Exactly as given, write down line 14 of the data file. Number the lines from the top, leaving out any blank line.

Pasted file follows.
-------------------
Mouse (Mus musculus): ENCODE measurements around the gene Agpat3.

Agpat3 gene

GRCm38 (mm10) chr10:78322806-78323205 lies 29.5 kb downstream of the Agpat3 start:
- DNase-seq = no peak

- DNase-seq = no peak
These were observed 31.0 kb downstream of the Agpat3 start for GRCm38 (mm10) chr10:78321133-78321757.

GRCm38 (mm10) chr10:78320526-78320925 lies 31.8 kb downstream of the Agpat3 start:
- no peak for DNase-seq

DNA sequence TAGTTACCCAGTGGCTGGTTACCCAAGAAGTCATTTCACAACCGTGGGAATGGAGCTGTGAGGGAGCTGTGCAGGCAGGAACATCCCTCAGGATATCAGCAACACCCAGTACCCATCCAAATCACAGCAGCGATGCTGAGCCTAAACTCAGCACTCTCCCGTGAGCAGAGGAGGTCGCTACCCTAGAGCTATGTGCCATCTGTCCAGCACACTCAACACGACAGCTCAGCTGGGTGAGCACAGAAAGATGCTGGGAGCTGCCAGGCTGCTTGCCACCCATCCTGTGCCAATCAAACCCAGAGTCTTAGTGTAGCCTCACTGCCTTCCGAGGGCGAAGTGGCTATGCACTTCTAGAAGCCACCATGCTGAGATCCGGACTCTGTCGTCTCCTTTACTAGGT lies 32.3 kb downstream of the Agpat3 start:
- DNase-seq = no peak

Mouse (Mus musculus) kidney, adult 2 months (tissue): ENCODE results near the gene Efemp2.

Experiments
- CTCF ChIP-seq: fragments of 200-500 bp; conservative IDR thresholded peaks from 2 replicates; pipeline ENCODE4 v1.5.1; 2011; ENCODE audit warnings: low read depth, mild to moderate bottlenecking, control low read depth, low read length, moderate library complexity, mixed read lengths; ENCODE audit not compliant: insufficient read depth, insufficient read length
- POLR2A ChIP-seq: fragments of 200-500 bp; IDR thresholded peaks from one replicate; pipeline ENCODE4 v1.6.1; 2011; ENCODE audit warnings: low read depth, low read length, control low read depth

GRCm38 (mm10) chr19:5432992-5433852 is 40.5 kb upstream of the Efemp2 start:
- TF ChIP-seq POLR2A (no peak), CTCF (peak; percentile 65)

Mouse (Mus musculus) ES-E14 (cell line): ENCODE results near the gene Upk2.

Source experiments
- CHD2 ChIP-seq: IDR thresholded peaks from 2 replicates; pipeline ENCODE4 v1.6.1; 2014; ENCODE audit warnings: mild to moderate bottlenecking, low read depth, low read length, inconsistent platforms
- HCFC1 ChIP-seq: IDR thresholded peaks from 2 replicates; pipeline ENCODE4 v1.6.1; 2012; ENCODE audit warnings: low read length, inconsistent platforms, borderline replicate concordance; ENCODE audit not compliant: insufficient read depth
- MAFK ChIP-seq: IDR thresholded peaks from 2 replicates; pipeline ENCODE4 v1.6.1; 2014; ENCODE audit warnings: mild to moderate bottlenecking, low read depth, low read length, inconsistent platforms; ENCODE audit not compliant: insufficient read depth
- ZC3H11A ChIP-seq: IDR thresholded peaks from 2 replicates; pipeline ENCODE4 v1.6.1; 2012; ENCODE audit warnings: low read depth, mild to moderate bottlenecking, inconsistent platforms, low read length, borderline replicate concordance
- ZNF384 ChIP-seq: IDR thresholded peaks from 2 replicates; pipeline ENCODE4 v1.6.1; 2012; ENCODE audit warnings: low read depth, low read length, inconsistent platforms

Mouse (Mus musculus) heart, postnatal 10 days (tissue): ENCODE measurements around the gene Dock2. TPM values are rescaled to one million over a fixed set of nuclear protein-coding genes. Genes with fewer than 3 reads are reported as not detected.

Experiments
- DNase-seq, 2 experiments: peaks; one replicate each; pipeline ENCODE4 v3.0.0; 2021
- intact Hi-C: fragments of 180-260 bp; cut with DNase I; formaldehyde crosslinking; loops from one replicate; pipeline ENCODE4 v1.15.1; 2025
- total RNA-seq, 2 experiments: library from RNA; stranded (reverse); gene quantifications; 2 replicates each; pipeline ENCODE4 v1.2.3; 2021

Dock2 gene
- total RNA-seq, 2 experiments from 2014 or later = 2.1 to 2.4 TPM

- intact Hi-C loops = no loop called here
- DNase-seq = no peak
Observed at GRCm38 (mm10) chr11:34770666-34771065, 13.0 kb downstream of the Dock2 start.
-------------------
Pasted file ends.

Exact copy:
- POLR2A ChIP-seq: fragments of 200-500 bp; IDR thresholded peaks from one replicate; pipeline ENCODE4 v1.6.1; 2011; ENCODE audit warnings: low read depth, low read length, control low read depth